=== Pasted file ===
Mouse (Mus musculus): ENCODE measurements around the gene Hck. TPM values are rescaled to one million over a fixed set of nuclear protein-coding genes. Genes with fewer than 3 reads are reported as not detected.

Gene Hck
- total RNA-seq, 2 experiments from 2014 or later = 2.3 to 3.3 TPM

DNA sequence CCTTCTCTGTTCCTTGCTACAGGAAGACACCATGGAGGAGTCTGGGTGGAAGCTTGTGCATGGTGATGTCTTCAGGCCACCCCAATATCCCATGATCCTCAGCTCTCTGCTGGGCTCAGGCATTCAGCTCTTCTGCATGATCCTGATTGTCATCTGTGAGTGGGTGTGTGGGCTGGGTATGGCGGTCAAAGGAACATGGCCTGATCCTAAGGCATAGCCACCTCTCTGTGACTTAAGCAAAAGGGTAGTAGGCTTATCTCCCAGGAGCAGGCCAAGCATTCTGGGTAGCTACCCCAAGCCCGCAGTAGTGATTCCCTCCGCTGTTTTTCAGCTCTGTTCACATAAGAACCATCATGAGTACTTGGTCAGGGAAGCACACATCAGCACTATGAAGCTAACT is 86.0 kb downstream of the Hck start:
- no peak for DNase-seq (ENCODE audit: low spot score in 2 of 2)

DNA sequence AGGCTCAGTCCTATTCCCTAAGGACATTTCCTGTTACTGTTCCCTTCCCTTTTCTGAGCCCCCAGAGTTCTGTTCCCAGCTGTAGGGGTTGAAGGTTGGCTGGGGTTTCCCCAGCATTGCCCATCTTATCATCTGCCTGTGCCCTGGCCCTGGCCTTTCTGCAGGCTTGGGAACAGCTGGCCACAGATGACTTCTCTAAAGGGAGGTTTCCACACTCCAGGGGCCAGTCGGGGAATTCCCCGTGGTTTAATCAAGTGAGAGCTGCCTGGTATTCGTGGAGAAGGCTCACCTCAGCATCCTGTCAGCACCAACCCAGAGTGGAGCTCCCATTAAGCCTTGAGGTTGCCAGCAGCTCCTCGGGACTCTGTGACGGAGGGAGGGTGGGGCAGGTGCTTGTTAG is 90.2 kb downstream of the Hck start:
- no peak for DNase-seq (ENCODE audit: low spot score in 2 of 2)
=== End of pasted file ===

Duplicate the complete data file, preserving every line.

Mouse (Mus musculus): ENCODE measurements around the gene Hck. TPM values are rescaled to one million over a fixed set of nuclear protein-coding genes. Genes with fewer than 3 reads are reported as not detected.

Gene Hck
- total RNA-seq, 2 experiments from 2014 or later = 2.3 to 3.3 TPM

DNA sequence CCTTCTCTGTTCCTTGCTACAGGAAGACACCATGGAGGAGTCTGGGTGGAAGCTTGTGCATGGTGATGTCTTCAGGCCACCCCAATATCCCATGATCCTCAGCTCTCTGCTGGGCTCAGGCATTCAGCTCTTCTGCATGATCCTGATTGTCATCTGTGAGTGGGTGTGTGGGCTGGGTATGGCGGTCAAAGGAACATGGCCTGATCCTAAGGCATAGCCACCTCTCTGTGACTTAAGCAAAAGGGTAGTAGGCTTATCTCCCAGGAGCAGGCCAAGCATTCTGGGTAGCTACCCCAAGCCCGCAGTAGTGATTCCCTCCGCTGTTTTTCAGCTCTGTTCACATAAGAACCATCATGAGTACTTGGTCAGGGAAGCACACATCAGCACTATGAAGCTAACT is 86.0 kb downstream of the Hck start:
- no peak for DNase-seq (ENCODE audit: low spot score in 2 of 2)

DNA sequence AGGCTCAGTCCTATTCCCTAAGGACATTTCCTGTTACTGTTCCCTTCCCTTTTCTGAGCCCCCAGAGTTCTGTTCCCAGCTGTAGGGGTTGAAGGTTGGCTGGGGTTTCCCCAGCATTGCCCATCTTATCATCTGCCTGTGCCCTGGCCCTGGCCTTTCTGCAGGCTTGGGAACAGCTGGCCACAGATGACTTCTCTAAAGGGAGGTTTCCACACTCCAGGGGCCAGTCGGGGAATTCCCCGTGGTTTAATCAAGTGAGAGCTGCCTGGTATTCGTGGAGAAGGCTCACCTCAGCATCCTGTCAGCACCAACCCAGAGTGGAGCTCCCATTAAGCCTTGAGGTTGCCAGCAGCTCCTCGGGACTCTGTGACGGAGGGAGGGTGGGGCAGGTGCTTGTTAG is 90.2 kb downstream of the Hck start:
- no peak for DNase-seq (ENCODE audit: low spot score in 2 of 2)